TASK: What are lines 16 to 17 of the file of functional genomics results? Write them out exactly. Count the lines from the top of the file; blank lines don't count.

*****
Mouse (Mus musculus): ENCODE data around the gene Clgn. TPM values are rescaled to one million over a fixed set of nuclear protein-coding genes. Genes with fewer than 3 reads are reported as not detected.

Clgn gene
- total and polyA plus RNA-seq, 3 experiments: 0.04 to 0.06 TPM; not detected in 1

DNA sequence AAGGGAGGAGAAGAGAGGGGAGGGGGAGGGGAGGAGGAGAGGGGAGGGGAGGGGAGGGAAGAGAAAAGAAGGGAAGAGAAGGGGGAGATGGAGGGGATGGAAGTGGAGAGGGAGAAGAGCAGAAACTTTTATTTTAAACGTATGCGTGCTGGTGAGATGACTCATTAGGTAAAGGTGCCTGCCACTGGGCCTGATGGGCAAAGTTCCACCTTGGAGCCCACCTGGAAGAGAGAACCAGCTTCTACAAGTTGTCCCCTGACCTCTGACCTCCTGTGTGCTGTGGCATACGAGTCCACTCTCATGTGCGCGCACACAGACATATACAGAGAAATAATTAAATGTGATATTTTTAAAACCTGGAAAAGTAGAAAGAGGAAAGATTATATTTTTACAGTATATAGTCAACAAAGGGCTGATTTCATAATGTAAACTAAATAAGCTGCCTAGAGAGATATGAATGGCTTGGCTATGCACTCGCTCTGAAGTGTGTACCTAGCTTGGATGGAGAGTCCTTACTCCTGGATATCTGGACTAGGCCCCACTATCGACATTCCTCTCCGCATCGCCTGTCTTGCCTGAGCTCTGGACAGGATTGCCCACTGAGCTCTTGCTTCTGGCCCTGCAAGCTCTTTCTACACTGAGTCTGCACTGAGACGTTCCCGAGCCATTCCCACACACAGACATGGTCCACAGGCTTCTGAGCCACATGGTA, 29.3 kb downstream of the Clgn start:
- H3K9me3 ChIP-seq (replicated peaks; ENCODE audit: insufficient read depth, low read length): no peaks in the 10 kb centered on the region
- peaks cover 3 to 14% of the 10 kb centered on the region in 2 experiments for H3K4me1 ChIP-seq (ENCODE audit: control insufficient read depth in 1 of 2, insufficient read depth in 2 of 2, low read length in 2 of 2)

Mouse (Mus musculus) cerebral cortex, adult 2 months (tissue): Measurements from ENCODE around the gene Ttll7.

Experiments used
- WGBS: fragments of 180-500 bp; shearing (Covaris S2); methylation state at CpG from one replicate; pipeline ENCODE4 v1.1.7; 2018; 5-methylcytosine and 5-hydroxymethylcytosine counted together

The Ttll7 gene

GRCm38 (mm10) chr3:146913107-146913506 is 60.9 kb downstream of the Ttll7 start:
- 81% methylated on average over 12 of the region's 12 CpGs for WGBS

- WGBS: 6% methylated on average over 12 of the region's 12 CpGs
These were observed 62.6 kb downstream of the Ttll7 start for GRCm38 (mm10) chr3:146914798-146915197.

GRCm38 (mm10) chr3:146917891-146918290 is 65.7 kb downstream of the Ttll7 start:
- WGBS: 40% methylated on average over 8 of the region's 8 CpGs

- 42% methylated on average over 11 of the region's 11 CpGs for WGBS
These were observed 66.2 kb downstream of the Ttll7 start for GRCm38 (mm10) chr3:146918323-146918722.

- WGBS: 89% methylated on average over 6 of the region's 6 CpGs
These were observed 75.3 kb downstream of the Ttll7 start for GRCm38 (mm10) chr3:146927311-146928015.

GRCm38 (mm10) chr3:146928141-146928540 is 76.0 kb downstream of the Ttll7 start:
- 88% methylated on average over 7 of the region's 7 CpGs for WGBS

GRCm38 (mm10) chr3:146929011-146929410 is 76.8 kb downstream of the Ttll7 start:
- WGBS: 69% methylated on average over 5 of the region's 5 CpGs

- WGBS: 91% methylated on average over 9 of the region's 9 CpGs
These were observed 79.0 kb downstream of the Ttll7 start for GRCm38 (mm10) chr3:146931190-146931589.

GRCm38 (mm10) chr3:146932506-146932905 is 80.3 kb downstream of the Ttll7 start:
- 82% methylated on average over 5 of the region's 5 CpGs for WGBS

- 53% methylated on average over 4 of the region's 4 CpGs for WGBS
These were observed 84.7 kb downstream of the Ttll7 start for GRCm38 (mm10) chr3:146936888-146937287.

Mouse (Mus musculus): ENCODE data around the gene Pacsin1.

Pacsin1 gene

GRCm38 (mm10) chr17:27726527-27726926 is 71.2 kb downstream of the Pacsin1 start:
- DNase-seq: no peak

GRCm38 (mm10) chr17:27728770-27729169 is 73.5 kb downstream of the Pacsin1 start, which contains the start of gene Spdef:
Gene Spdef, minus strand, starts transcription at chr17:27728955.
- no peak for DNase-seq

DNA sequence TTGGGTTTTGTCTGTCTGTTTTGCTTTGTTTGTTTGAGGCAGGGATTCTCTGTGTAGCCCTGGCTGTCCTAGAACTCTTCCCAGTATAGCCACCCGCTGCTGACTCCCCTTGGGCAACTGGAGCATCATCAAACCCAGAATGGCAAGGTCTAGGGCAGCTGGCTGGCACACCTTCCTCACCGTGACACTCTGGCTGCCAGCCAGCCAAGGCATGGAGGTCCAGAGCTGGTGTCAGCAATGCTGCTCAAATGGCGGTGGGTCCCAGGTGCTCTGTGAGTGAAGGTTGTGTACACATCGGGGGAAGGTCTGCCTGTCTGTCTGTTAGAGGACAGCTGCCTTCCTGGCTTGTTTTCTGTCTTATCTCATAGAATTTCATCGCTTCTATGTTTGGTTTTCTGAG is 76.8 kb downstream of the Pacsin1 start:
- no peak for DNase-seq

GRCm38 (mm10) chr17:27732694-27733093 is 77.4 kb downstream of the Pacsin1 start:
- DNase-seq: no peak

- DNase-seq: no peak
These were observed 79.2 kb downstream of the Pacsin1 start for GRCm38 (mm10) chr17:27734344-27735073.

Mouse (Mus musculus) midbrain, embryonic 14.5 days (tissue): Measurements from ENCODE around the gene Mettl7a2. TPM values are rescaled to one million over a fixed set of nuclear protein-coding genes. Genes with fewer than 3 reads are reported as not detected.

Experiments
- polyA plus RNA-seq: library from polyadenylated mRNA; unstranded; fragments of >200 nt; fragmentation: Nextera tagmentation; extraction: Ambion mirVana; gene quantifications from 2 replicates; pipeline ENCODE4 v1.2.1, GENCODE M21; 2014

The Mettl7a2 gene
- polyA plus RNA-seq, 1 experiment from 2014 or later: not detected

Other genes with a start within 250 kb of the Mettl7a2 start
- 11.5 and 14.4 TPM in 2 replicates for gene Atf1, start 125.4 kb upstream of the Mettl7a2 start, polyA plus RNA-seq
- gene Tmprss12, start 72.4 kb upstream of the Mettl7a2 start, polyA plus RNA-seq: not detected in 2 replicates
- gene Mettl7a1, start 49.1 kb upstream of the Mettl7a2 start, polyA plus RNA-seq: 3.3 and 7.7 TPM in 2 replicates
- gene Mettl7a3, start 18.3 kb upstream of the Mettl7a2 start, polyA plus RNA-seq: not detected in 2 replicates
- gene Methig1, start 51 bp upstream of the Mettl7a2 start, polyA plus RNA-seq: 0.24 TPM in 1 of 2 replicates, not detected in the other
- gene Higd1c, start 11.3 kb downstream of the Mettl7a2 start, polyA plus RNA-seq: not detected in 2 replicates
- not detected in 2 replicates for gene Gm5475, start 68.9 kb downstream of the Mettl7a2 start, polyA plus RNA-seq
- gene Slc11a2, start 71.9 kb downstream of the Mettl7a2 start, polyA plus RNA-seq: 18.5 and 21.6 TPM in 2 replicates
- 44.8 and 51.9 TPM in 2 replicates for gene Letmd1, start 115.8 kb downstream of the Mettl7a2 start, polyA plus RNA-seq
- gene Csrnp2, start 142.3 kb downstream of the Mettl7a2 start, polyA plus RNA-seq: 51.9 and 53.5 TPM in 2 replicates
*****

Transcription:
- WGBS: 40% methylated on average over 8 of the region's 8 CpGs

- 42% methylated on average over 11 of the region's 11 CpGs for WGBS